Drugs & Aging

, Volume 28, Issue 12, pp 981–992

Is There a Predictive Profile for Clinical Inertia in Hypertensive Patients?

An Observational, Cross-Sectional, Multicentre Study
  • Vicente Gil-Guillén
  • Domingo Orozco-Beltrán
  • Emilio Márquez-Contreras
  • Ramón Durazo-Arvizu
  • Richard Cooper
  • Salvador Pita-Fernández
  • Diego González-Segura
  • Concepción Carratalá-Munuera
  • José Luis Martín de Pablo
  • Vicente Pallarés
  • Salvador Pertusa-Martínez
  • Antonio Fernández
  • Josep Redón
Original Research Article

DOI: 10.2165/11596640-000000000-00000

Cite this article as:
Gil-Guillén, V., Orozco-Beltrán, D., Márquez-Contreras, E. et al. Drugs Aging (2011) 28: 981. doi:10.2165/11596640-000000000-00000

Abstract

Background: Some studies have described a large number of hypertensive patients who are followed by a primary care physician without achieving adequate blood pressure (BP) control but whose treatment nevertheless is not intensified. It is not known whether physicians are aware of this clinical inertia and what factors are associated with this problem.

Objective: The aim of this study was to describe the factors associated with clinical inertia in hypertensive patients.

Methods: This was an observational, cross-sectional, multicentre study conducted in a network of primary care centres and hospital hypertension units in Spain. Using a consecutive sampling approach, 512 physicians selected 5077 hypertensive patients in whom they suspected poor BP control after chart review. The main variables documented were BP control and cardiovascular risk according to European Society of Hypertension guidelines, changes in treatment after visit, type of treatment, and healthcare setting. A binomial logistic regression multivariate analysis, adjusted for physician, was performed.

Results: Of the selected patients, 70.9% had poor BP control according to measurements taken in the physician’s office, and in 1499 (42.1%) of those poorly controlled patients, treatment was not intensified (clinical inertia). Factors associated with clinical inertia were as follows: being seen at a primary care centre (p<0.001), not having left ventricular hypertrophy (p<0.001) or microalbuminuria (p<0.001), taking fixed-dose (p=0.049) or free-dose (p=0.001) combination therapy, BP measured in other settings (nurse’s office, patient’s home) than the physician’s office (p=0.034) or the pharmacy (p=0.019), older age (p=0.032), and lower systolic (p<0.001) and diastolic (p<0.001) BP. Of the hypertensive patients with clinical inertia, 90.2% (95% CI 88.7, 91.7) had high cardiovascular risk.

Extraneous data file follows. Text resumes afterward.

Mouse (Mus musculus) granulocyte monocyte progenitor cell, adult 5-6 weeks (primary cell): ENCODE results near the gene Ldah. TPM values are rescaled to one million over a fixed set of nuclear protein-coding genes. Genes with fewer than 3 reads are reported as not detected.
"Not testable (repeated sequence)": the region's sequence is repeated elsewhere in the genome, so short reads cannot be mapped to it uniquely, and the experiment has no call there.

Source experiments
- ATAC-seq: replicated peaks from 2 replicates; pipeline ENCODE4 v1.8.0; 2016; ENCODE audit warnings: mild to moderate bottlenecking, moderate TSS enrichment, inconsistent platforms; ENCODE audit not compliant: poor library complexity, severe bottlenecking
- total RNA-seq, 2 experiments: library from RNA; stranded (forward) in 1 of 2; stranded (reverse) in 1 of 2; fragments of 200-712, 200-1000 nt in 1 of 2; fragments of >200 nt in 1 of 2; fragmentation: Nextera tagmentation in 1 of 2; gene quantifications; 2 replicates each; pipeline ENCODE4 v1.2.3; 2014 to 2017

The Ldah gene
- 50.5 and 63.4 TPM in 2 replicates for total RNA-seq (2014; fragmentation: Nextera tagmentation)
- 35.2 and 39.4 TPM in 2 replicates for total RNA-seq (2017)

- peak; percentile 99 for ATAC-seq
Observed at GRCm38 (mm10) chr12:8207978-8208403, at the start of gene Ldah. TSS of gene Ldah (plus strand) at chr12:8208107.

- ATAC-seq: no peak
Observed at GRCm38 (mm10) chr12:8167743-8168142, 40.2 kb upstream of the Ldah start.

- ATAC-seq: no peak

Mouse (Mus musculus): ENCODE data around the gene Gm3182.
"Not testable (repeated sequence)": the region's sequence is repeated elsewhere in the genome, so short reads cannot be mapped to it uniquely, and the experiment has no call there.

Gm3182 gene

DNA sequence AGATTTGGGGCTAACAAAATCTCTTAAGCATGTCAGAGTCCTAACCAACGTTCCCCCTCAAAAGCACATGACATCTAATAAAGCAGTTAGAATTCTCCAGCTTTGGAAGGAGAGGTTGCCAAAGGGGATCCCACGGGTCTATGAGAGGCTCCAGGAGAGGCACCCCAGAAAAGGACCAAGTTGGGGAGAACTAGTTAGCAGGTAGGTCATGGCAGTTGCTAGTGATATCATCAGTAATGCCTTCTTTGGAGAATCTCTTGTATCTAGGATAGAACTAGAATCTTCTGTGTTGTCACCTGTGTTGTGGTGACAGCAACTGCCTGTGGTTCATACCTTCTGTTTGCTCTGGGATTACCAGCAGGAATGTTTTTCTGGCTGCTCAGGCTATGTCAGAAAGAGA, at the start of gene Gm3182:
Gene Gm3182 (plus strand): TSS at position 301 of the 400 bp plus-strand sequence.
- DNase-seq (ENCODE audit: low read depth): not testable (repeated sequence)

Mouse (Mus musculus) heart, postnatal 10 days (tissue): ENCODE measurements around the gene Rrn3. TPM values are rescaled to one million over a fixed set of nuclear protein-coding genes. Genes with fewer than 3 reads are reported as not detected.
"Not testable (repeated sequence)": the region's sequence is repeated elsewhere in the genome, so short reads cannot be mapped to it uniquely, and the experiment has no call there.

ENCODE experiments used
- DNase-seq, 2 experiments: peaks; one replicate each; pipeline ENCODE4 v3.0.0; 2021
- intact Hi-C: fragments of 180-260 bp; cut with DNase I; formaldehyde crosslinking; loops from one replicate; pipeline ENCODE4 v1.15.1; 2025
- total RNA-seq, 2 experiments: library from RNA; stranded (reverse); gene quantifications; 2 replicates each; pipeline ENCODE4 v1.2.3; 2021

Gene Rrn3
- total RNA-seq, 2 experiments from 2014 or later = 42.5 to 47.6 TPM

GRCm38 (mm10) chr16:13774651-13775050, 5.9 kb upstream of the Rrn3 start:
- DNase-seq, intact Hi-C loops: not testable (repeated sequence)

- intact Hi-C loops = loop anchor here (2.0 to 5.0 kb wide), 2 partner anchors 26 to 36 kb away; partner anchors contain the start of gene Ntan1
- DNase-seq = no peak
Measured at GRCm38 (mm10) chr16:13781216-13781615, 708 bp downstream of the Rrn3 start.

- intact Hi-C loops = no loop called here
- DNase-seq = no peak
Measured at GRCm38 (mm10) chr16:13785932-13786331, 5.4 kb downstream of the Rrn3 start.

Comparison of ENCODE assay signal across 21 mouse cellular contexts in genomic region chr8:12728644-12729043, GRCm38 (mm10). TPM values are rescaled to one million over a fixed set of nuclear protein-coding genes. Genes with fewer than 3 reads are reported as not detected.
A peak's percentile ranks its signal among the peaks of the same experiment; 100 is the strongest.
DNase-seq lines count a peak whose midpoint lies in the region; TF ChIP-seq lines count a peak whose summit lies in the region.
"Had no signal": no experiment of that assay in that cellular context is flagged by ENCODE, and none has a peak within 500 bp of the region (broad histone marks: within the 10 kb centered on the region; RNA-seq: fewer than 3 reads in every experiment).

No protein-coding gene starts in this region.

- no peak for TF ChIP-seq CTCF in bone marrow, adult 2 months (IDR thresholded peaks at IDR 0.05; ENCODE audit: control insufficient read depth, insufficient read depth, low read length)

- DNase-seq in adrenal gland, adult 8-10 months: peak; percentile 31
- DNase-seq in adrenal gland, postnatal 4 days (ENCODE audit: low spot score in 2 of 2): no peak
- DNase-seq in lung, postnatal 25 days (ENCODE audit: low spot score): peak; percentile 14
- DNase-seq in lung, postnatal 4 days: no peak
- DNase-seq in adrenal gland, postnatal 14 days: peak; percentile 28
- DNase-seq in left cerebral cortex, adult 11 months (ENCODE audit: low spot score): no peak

Conclusions: Clinical inertia was associated with a profile that included older age, lack of co-morbid conditions and being seen at a primary care centre.

Copyright information

© Adis Data Information BV 2011

Authors and Affiliations

  • Vicente Gil-Guillén
    • 1
    • 2
  • Domingo Orozco-Beltrán
    • 1
    • 3
  • Emilio Márquez-Contreras
    • 4
  • Ramón Durazo-Arvizu
    • 5
  • Richard Cooper
    • 5
  • Salvador Pita-Fernández
    • 6
  • Diego González-Segura
    • 1
  • Concepción Carratalá-Munuera
    • 1
  • José Luis Martín de Pablo
    • 4
  • Vicente Pallarés
    • 1
  • Salvador Pertusa-Martínez
    • 1
  • Antonio Fernández
    • 1
  • Josep Redón
    • 7
  1. 1.Miguel Hernandez UniversitySan Juan de AlicanteSpain
  2. 2.Research UnitElda HospitalEldaSpain
  3. 3.Research UnitSan Juan HospitalSan Juan de AlicanteSpain
  4. 4.Treatment Compliance and Inertia Research GroupSpanish Society of HypertensionMadridSpain
  5. 5.Loyola UniversityChicagoUSA
  6. 6.A Coruña UniversityA CoruñaSpain
  7. 7.Hospital Clínico UniversitarioValencia UniversityValenciaSpain
  8. 8.Cátedra de Medicina de Familia, Departamento de Medicina ClínicaUniversidad Miguel HernándezSan Juan (Alicante)Spain